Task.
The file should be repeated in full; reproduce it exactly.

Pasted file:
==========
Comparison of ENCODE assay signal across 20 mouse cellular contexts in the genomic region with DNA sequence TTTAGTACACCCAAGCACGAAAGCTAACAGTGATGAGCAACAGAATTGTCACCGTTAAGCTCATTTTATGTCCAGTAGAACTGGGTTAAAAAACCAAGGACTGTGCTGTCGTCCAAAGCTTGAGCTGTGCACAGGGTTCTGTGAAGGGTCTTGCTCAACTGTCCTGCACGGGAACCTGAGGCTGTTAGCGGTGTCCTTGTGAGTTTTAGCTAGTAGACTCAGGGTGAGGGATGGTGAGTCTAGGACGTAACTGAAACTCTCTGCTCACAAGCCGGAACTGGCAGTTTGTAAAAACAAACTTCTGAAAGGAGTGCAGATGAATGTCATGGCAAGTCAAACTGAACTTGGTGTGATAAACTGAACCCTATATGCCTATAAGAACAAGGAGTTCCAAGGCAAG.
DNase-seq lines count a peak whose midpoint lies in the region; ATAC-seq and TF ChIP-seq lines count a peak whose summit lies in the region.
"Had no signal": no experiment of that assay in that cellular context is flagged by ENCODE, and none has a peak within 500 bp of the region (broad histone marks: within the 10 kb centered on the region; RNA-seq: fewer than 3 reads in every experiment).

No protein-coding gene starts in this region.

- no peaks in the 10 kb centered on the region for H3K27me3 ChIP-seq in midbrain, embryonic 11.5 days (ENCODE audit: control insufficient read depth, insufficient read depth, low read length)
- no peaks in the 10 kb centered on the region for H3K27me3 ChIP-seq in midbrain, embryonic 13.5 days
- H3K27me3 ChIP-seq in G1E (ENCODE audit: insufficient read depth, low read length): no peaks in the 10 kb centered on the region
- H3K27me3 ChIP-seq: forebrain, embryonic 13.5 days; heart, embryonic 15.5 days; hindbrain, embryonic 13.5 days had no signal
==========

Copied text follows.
Comparison of ENCODE assay signal across 20 mouse cellular contexts in the genomic region with DNA sequence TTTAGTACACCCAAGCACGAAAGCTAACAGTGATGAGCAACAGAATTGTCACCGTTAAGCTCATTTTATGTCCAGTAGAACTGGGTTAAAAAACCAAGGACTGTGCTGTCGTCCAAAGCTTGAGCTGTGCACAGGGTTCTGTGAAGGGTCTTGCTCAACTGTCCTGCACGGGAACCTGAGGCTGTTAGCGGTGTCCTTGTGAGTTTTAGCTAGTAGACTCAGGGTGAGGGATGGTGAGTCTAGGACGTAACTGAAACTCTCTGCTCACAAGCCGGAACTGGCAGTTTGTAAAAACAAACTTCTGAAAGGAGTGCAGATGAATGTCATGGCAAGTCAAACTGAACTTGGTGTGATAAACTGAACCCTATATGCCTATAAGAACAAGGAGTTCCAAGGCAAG.
DNase-seq lines count a peak whose midpoint lies in the region; ATAC-seq and TF ChIP-seq lines count a peak whose summit lies in the region.
"Had no signal": no experiment of that assay in that cellular context is flagged by ENCODE, and none has a peak within 500 bp of the region (broad histone marks: within the 10 kb centered on the region; RNA-seq: fewer than 3 reads in every experiment).

No protein-coding gene starts in this region.

- no peaks in the 10 kb centered on the region for H3K27me3 ChIP-seq in midbrain, embryonic 11.5 days (ENCODE audit: control insufficient read depth, insufficient read depth, low read length)
- no peaks in the 10 kb centered on the region for H3K27me3 ChIP-seq in midbrain, embryonic 13.5 days
- H3K27me3 ChIP-seq in G1E (ENCODE audit: insufficient read depth, low read length): no peaks in the 10 kb centered on the region
- H3K27me3 ChIP-seq: forebrain, embryonic 13.5 days; heart, embryonic 15.5 days; hindbrain, embryonic 13.5 days had no signal